Cohen's first mistake in providing solutions to the conflict is to look at the conflict as a humanitarian crisis, which can be solved by economic means. Uganda and Rwanda are the aggressors. Aggressors should not define for the Congo what is best, but rather it is for the Congo to define what it has to offer to its neighbor. A lasting solution is to stop the silent annexation of Eastern Congo. The International Court of Justice has already weighed in on this matter when it ruled in 2005 that Congo is entitled to $10 billion in reparations due to Uganda's looting of Congo's natural resources and the commission of human rights abuses in the Congo. It would have in all likelihood ruled in the same fashion against Rwanda, however Rwanda claimed to be outside the jurisdiction of the court.
The United States and Great Britain's implication is becoming very clear. These two great powers have as their staunch allies and some would argue client states, Rwanda and Uganda. These two countries have received millions of dollars of military aid, which in turn they use in Congo to cause destruction and death. Rwanda's president, Paul Kagame is a former student at U.S. Military training base, Fort Leavenworth and Yoweri Museveni's son Lt. Gen. Yoweri Kaguta Museveni, graduated from the same U.S. military college in the summer of 2008. Both the United States and Great Britain should follow the lead of the Dutch and Swedish governments who have suspended their financial support to Rwanda. With US and British taxpayers support, we now see an estimated six million people dead in Congo, hundreds of thousands of women systematically raped as an instrument of war, and millions displaced.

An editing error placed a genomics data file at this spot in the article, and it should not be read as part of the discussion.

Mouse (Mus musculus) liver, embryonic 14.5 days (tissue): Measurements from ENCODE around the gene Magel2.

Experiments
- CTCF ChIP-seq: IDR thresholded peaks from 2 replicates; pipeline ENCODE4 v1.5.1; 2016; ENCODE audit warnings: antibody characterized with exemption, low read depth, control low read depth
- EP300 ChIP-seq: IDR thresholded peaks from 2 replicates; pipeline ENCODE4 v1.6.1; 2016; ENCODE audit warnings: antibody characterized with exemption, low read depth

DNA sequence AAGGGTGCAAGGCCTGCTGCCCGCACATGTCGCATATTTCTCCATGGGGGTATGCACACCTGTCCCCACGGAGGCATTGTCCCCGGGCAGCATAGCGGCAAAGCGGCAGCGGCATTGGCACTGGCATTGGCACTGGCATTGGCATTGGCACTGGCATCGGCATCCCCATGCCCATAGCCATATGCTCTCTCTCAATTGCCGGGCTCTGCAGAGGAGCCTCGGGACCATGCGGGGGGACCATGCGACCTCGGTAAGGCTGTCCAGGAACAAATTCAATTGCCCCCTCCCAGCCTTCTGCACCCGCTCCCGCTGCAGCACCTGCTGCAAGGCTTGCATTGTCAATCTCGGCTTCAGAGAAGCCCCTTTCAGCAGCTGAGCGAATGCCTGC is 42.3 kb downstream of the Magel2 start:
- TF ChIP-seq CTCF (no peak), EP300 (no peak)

A political solution will resolve the crisis and part of that requires pressure on Rwanda in spite of Rwanda's recent so-called “house arrest” of Laurent Nkunda. African institutions such as the Southern African Development Community (SADC) and the African Union are primed to be more engaged in the Congo issue. Considering Congo's importance to Africa, it is remarkable that they have been so anemic in regard to the Congo crisis for so long. Rwanda's leader Paul Kagame cannot feel as secure or be as arrogant as he has been in the past. One of his top aid was arrested in Germany as a result of warrants issued by a French court and there is almost global consensus that pressure must be put on him to cease his support of the destabilization of the Congo and its resultant humanitarian catastrophe.
In addition, to pressure on Kagame, the global community should support the following policies:
1. Initiate an international tribunal on the Congo
2. Work with the Congolese to implement a national reconciliation process; this could be a part of the International tribunal
3. Work with the Congolese to assure that those who have committed war crimes or crimes against humanity are brought to justice
4. Hold accountable corporations that are benefiting from the suffering and deaths in the Congo
5. Make the resolution of the Congo crisis a top international priority
Living is a right not a privilege and Congolese deaths must be honored by due process of the law. As it is becoming clear the implications of the many parties in this conflict, we should firmly start acknowledging that the conflict is a resource war waged by U.S. and British allies.
We call upon people of good will once again to advocate for the Congolese by following the prescriptions we have been outlining to end the conflict and start the new path to peace, harmony and an end to the exploitation of Congo's wealth and devastation of its peoples.